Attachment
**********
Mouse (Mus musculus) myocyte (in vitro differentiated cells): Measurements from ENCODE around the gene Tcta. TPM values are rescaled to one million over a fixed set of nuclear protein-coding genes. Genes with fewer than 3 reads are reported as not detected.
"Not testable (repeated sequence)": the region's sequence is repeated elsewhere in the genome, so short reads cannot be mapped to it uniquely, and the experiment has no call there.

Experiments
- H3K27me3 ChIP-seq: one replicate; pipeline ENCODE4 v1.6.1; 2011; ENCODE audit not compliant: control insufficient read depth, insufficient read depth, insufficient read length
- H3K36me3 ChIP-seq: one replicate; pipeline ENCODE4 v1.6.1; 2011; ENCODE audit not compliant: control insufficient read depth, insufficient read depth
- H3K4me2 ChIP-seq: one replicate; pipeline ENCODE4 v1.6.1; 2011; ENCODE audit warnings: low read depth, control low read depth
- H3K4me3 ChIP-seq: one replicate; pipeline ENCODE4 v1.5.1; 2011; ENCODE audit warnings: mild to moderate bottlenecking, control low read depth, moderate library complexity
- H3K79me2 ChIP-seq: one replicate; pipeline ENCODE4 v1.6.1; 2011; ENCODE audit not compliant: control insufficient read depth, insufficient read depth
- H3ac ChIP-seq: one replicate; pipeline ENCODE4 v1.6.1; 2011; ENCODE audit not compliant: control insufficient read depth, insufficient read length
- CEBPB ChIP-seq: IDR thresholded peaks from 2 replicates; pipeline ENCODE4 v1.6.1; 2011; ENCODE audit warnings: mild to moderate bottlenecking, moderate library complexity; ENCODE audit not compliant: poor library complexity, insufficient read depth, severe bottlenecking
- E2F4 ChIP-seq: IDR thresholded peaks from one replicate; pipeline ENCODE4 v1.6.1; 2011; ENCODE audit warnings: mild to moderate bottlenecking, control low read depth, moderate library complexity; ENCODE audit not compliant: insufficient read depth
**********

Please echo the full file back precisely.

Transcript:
Mouse (Mus musculus) myocyte (in vitro differentiated cells): Measurements from ENCODE around the gene Tcta. TPM values are rescaled to one million over a fixed set of nuclear protein-coding genes. Genes with fewer than 3 reads are reported as not detected.
"Not testable (repeated sequence)": the region's sequence is repeated elsewhere in the genome, so short reads cannot be mapped to it uniquely, and the experiment has no call there.

Experiments
- H3K27me3 ChIP-seq: one replicate; pipeline ENCODE4 v1.6.1; 2011; ENCODE audit not compliant: control insufficient read depth, insufficient read depth, insufficient read length
- H3K36me3 ChIP-seq: one replicate; pipeline ENCODE4 v1.6.1; 2011; ENCODE audit not compliant: control insufficient read depth, insufficient read depth
- H3K4me2 ChIP-seq: one replicate; pipeline ENCODE4 v1.6.1; 2011; ENCODE audit warnings: low read depth, control low read depth
- H3K4me3 ChIP-seq: one replicate; pipeline ENCODE4 v1.5.1; 2011; ENCODE audit warnings: mild to moderate bottlenecking, control low read depth, moderate library complexity
- H3K79me2 ChIP-seq: one replicate; pipeline ENCODE4 v1.6.1; 2011; ENCODE audit not compliant: control insufficient read depth, insufficient read depth
- H3ac ChIP-seq: one replicate; pipeline ENCODE4 v1.6.1; 2011; ENCODE audit not compliant: control insufficient read depth, insufficient read length
- CEBPB ChIP-seq: IDR thresholded peaks from 2 replicates; pipeline ENCODE4 v1.6.1; 2011; ENCODE audit warnings: mild to moderate bottlenecking, moderate library complexity; ENCODE audit not compliant: poor library complexity, insufficient read depth, severe bottlenecking
- E2F4 ChIP-seq: IDR thresholded peaks from one replicate; pipeline ENCODE4 v1.6.1; 2011; ENCODE audit warnings: mild to moderate bottlenecking, control low read depth, moderate library complexity; ENCODE audit not compliant: insufficient read depth